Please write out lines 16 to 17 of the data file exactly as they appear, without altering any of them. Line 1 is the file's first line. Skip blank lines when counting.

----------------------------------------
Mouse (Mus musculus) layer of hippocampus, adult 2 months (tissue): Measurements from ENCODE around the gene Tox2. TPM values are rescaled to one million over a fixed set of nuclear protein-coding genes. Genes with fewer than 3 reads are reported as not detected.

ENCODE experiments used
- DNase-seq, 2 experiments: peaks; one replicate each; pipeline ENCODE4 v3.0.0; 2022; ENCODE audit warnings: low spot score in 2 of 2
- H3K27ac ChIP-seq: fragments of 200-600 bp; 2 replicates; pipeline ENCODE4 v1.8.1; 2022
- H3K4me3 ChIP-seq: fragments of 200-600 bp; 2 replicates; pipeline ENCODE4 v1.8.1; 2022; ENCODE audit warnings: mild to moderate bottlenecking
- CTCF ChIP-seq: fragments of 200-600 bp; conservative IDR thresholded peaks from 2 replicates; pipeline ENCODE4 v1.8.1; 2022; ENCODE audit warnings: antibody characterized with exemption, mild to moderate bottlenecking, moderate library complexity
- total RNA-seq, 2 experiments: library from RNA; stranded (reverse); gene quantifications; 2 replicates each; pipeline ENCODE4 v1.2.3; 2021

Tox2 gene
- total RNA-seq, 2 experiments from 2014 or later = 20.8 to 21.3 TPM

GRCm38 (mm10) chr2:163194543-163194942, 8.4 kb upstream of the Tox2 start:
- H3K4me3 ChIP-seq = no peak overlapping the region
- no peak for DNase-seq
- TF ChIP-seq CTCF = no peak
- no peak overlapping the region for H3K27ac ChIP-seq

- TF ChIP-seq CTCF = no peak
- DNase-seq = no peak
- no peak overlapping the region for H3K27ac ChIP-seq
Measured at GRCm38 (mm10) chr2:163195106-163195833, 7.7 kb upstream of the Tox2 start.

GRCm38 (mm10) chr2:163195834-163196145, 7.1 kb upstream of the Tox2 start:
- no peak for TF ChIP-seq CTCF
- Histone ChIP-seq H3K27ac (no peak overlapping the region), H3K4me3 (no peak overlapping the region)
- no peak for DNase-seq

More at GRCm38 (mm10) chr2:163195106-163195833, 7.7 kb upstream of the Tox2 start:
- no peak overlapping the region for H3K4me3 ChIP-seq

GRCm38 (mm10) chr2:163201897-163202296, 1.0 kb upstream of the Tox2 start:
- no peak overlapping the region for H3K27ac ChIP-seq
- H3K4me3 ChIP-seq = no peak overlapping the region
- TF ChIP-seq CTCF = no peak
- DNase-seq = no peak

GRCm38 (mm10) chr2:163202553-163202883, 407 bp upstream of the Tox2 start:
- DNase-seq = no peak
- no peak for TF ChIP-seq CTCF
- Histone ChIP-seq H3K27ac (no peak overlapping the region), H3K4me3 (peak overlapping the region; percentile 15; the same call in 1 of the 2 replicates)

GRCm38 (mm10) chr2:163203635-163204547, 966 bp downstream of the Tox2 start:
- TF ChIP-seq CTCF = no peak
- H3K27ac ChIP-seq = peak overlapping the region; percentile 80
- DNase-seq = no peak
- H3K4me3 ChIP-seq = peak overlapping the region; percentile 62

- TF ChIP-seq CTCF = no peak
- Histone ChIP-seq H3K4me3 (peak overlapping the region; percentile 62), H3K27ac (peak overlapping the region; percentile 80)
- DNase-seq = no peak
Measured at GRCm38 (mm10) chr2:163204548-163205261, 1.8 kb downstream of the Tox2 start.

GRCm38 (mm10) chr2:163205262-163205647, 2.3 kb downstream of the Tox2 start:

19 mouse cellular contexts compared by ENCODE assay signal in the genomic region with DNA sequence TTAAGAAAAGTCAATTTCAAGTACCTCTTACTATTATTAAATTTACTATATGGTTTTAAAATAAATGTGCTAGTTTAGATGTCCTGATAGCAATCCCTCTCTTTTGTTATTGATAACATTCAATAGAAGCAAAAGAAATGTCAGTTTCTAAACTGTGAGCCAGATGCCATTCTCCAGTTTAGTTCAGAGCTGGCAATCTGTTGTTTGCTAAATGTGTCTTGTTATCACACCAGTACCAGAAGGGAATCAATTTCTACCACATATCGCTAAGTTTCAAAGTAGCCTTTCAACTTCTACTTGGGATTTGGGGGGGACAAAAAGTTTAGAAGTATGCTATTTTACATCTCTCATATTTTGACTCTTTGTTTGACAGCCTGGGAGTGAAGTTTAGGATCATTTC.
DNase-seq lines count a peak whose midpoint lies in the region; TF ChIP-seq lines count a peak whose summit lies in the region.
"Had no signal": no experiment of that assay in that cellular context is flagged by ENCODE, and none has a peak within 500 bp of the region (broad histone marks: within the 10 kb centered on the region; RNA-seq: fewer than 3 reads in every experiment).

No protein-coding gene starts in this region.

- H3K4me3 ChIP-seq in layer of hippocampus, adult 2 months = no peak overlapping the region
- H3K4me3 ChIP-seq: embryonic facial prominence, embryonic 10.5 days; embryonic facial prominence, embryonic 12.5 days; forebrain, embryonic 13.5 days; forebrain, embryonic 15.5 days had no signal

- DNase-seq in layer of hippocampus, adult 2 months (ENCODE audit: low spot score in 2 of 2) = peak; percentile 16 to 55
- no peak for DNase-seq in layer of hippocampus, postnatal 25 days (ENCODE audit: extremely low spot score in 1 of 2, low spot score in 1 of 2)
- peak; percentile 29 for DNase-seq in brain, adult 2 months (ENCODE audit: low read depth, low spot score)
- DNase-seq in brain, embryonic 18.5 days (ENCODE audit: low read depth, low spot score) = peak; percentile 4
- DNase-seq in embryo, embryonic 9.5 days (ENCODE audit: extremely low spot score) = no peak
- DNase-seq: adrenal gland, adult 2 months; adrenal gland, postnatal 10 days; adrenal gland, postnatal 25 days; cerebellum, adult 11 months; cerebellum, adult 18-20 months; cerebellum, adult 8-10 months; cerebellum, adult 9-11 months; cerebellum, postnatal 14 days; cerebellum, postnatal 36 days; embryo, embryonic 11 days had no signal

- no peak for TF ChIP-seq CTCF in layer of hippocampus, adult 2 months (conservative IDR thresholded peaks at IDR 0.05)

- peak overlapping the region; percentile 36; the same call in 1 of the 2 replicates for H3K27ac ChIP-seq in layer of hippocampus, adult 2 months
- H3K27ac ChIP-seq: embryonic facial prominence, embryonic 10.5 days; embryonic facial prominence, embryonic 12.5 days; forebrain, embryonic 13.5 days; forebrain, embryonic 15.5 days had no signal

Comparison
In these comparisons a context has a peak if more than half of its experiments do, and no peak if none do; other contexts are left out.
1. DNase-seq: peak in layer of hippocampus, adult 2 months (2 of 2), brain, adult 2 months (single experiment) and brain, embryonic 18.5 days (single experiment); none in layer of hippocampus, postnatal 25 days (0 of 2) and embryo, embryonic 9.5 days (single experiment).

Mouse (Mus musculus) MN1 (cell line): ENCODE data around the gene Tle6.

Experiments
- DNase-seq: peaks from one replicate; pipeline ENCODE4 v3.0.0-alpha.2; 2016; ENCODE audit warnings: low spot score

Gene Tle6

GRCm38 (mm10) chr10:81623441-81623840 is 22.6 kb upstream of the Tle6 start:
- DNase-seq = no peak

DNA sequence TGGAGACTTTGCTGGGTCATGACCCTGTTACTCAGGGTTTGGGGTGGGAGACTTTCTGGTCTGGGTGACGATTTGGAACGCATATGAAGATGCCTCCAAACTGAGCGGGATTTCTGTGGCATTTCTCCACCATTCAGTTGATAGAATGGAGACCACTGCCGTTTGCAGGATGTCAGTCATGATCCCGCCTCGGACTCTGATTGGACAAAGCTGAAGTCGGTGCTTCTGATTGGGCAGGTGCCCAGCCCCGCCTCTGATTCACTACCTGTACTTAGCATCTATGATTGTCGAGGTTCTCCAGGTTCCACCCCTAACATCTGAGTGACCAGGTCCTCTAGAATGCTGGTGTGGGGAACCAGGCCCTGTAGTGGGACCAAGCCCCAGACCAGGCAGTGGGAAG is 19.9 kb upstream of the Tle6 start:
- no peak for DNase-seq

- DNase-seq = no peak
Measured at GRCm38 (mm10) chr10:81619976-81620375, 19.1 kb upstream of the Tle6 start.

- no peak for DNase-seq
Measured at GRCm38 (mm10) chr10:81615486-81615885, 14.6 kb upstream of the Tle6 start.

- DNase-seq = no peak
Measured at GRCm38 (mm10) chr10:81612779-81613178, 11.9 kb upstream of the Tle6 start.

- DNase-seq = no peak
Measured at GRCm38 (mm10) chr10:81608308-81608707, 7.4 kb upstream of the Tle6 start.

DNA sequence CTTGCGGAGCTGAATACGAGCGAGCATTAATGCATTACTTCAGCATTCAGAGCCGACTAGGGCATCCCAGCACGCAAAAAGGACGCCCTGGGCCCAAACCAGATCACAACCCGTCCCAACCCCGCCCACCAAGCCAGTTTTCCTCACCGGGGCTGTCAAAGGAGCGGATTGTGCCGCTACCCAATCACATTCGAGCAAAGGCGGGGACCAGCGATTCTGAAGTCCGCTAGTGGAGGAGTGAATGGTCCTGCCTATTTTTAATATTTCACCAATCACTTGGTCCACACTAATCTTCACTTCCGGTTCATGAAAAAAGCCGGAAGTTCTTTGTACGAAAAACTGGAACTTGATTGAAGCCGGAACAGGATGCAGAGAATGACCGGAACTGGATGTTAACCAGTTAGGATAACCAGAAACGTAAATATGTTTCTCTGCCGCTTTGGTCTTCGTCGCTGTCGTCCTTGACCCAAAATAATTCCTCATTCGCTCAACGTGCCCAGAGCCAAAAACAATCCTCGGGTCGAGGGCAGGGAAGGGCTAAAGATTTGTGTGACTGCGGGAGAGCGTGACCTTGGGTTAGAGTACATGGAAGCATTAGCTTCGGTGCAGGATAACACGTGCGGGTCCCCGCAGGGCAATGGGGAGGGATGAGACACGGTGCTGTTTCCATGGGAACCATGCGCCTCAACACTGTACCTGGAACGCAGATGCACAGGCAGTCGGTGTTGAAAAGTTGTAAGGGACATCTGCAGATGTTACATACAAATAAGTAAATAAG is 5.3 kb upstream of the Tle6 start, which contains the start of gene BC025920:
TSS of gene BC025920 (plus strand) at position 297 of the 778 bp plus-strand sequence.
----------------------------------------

- DNase-seq = no peak
- no peak overlapping the region for H3K27ac ChIP-seq